Sears Canada Raises Doubt About Its Future

Faced with continuing losses, Sears Canada warned that it may not be able to live up to its financial obligations and faces an uncertain future.

Sears Canada’s net loss for the first quarter was $108.6 million compared to a net loss of $47.8 million in the same quarter last year. The first quarter last year included a gain on sale and leaseback transactions of $30.5 million.

Comparable store sales increased by 2.9% in the first quarter, compared to the period last year. Revenue came in at $380.1 million in the first quarter, down 15.2% versus the quarter last year. The difference between the revenue decline and the comp increase was primarily due to the lower revenues in the company’s direct business, a result of a planned reduction in catalogs versus last year in response to lower customer demand, some products not being available on the new website during the period while back-end logistics technology was under development and a planned decline in the number of merchandise pick-up locations to reduce costs.

Sears Canada said that it continues to face a challenging environment with recurring operating losses and negative cash flows from operating activities in the last five fiscal years, with net losses beginning in 2014.

The company asserted that it has demonstrated early success with recent initiatives, notably in comparable store sales, but its ability to “continue as a going concern is dependent on the ability to obtain additional sources of liquidity in order to implement its business plan.” Based on management’s current assessment, the company pointed out, cash and forecasted cash flows from operations are not expected to be sufficient to meet obligations coming due over the next 12 months.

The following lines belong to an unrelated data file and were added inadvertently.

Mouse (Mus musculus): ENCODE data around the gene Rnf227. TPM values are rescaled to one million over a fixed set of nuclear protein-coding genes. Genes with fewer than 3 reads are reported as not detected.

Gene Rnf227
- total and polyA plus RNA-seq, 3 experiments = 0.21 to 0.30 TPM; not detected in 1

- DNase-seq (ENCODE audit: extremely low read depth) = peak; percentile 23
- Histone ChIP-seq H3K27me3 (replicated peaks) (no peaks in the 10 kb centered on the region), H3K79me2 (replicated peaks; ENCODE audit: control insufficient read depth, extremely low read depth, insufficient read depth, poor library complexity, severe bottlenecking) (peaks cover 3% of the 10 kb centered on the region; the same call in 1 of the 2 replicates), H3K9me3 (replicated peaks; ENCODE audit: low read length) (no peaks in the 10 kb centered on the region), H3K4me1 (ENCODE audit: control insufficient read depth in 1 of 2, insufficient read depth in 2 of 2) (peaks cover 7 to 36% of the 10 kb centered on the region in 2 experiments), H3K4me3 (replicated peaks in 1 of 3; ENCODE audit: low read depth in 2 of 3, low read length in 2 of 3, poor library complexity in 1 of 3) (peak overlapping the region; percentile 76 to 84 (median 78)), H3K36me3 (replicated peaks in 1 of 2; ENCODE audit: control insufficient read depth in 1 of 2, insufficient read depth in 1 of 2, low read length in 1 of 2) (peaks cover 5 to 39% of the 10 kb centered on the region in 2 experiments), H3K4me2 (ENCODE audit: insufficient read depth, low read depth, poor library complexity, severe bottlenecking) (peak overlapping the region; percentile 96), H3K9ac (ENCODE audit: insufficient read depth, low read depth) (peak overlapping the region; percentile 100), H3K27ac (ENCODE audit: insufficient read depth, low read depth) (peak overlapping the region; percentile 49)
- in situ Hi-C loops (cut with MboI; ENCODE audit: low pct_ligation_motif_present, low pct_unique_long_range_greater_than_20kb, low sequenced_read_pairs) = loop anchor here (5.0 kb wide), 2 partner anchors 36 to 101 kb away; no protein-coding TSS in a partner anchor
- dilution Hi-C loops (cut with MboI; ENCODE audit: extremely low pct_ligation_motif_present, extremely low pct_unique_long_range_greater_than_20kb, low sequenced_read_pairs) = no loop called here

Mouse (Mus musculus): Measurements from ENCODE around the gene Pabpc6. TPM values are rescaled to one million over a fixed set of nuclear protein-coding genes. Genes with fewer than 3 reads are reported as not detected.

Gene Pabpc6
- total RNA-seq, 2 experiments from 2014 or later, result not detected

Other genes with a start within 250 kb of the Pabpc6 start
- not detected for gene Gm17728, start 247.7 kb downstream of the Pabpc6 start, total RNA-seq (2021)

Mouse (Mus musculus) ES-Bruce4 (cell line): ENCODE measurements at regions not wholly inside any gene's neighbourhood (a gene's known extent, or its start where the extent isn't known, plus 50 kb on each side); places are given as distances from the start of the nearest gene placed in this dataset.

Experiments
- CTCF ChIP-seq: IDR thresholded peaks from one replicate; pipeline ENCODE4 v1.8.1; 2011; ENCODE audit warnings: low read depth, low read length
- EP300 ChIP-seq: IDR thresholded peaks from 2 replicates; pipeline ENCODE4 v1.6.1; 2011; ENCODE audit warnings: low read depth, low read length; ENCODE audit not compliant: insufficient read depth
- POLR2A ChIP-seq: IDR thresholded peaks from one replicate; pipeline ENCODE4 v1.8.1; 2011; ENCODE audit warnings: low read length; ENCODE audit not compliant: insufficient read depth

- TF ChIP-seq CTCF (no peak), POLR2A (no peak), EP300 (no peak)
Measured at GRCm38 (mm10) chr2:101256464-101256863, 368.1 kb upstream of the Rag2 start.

In order to address the need for additional liquidity, Sears Canada said it expected to borrow up to an additional $175 million before transaction fees secured against its owned and leased real estate as part of the second tranche of its existing term loan. However, based on the current status of negotiations with the lenders, the amount that Sears Canada expects to borrow under the second tranche has been reduced to an amount up to $109 million before transaction fees, the company reported. That, and the lack of available alternative sources of liquidity through real estate monetizations, asset sales or otherwise means there are material uncertainties regarding Sears Canada’s ability to satisfy its obligations and implement its business plan, the company indicated, adding that such conditions raise significant doubt about the likelihood of the business continuing as a going concern.

The company said it has commenced a process to address its liquidity situation and to source and structure financial solutions and strategic alternatives to continue to finance its business. Such alternatives may include a financial restructuring or sale of the company.

Sears Canada includes about 140 corporate stores including full-line, Sears Home and Outlet stores and 71 Hometown stores.